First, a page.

We must remember that we all have freewill & God will not interfere with that, but He chooses to draw us with love instead of forcing us with fear.

    Those that choose Him have the security & peace of mind that only He can give & they can experience it here & now as many who post here will verify.

    But we can only offer what God provides, the rest is up to the individual, it’s only when we don’t present the gospel that we are at fault.

    One thing should be clear though, that whatever Hell is like, it exists & it must be a terrible state of existence for Christ to pay such an awful ransom to save us from it.

    • not a machine

      Do we have to also explain what free will is though , which is perhaps more difficult than hell, in that it would seem the outcome is known (and ergo every move choreographed in between) Satan being defeated ?

  • Inspector General

    I say Cranmer, superb image today, what! Wherever did you find it? One can picture it in the Inspector’s lounge, hanging above the fireplace, keeping the little ones away from the grate. It would even make marvellous designer wallpaper for an errant sulky sly teenager’s bedroom, don’t you think?

    Interesting topic you picked today. If there is one complaint the Inspector has above all others in the way the Christian churches conduct themselves, it’s the way they have installed dogma upon articles we just don’t know about. In this case, what happens to the soul weighed down by earthly wickedness at death. The answer is, we just don’t know. It was never made privy to us. It is evident that God treats us on a ‘need to know’ basis.

    So, all we need to know about hell, whatever it is, is that we don’t want to find ourselves there for more than a short time, if at all. That in itself should be enough to lead a righteous life, but there is more. Is it not the fact that those of us alive, who ignore or defy God’s intentions for us, put themselves through a hell of their own making? And here, on Earth, at that!

    Lastly Cranmer, for all you’ve written on the subject, consider this. God’s love apparently only extends to those of us who are his. We know this because we have been given the mechanism, courtesy the Christ, to literally ‘be saved’. Saved from what, we might ask. Well, there is to this man here only one answer, the termination of the souls that have failed to be saved, whom are underserving of saving. Maybe they are ‘absorbed back into the core’ even. It might be kinder that way. From this we can deduce but one conclusion – There is no classical hell because there is no one to put in it.

    • not a machine

      I think the picture is possibly a practice court sketch from the forthcoming FIFA corruption probe.

      • Inspector General

        Was thinking members of the Ashers bakery family…

        • not a machine

          You have been doing to much on pink news inspector .

          • Inspector General

            Oh yes. There are earth bound demons, and no mistake…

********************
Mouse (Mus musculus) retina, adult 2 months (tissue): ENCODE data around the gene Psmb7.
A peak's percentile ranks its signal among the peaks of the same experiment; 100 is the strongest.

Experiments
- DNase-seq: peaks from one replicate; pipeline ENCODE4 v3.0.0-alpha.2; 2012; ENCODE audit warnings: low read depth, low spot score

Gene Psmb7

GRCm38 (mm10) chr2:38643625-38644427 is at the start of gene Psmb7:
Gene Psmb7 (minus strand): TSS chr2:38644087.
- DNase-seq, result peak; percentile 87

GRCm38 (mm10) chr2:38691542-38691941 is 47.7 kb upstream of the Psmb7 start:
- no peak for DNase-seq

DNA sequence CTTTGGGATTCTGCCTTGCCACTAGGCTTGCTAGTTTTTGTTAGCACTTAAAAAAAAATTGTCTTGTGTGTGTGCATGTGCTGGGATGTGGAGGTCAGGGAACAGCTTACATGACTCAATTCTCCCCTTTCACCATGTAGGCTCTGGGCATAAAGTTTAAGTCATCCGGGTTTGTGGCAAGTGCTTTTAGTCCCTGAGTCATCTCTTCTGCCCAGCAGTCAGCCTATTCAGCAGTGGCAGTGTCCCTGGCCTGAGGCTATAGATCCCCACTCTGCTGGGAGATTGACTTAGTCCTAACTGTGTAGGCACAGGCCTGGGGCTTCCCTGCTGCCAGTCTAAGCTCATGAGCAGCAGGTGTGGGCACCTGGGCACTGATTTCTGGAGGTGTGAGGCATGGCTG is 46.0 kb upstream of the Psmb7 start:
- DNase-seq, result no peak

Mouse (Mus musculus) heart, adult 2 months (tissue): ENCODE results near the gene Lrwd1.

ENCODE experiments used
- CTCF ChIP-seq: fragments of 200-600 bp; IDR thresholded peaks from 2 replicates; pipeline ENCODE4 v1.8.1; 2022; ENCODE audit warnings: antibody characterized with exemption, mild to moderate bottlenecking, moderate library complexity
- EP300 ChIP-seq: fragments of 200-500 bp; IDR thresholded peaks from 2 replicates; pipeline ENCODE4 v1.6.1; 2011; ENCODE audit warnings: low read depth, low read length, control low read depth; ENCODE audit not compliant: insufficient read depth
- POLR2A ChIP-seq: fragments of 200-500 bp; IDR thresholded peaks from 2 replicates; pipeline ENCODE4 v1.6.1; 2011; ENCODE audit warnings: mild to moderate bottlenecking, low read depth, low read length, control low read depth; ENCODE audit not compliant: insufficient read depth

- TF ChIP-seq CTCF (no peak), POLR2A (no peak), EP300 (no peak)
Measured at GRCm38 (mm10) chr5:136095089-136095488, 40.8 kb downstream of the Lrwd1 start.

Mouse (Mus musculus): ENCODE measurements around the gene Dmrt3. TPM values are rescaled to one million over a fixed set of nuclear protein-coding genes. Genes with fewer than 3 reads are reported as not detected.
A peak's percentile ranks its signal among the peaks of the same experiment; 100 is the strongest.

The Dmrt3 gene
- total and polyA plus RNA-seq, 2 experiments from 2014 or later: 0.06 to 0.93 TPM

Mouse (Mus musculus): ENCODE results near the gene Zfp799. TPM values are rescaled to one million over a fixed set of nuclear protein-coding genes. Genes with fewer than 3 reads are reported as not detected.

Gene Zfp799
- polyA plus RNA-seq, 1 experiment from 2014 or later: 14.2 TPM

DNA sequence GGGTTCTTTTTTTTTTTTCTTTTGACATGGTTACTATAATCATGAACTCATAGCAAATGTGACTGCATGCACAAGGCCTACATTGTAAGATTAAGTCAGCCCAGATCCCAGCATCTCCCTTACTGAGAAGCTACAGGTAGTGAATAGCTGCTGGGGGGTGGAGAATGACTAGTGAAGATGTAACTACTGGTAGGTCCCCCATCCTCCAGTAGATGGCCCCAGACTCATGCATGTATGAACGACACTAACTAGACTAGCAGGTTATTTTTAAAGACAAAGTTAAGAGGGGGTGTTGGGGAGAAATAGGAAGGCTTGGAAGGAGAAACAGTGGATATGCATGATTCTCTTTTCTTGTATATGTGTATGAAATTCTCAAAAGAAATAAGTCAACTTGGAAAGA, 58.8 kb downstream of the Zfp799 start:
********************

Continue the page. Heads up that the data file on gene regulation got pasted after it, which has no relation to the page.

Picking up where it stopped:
• Uncle Brian

        That would explain why the devil on the right has had his hair cut in the approved mullet style.

        • not a machine

          Lol

        • dannybhoy

          One of those poor wretches has awful long legs…

    • inspector, for a man claiming to be a Catholic there are times your theological ramblings leave Jack speechless. This is one such occasion. You have somehow managed to come up with a strange cocktail of Calvinism and Annihilationalism and completely bypassed Catholic teaching.

      • Inspector General

        As one has said before Jack, the Inspector is gifted with a higher level of understanding. Higher than yours, at any rate…

        • carl jacobs

          Jack is a consistent Catholic. He understands the faith and accurately represents it. Your higher level of understanding is rooted in nothing more than your own speculations.

          • Inspector General

            Be off with you, you knave…

          • carl jacobs

            What? Do I lie? What I said is objectively true, and has been demonstrated as such on this very thread. By your own words.

        • Hmmm …. matched only by your level of humility.

      • carl jacobs

        Don’t shove him off on me. Last I saw he claims to be Roman Catholic. He’s your burden. Not mine.

        • Jack will leave the Inspector to the Holy Spirit. Every now and then he will point out the distance of his opinions from Catholic Church teaching. Wouldn’t want anyone thinking his … what was it, now? … ah, yes, … … “higher level of understanding” was in anyway representative of orthodoxy.

          God works in mysterious ways and His purpose is fulfilled in all things.

    • Politically__Incorrect

      I think the typical teenagers idea of hell is anywhere without a mobile signal

      • Inspector General

        Household chores?

  • Albert

    The moral disproportion between the finite nature of particular sins and the permanent, conscious, everlasting punishment in Hell is a genuine theological dilemma.

    The person who is in hell stays there eternally because they do not repent, hence there does not seem to me to be a dilemma here.

    There are some who posit the notion of a ‘second chance’ after death; that is to say our destiny is not irrevocably fixed at the point of earthly departure. We then arrive at the doctrine of Purgatory

    If the suggestion here is (as it appears) that purgatory is connected with our destiny not being irrevocably fixed at the point of death, then this is just wrong. That’s not what purgatory is about.

    • The Explorer

      Agreed. Those in Purgatory are already saved. The second chance relates to Universalism. Those who got it wrong first time have a second, third fourth chance until they get it right. Like an EU referendum for those who don’t come up with the right answer first time round.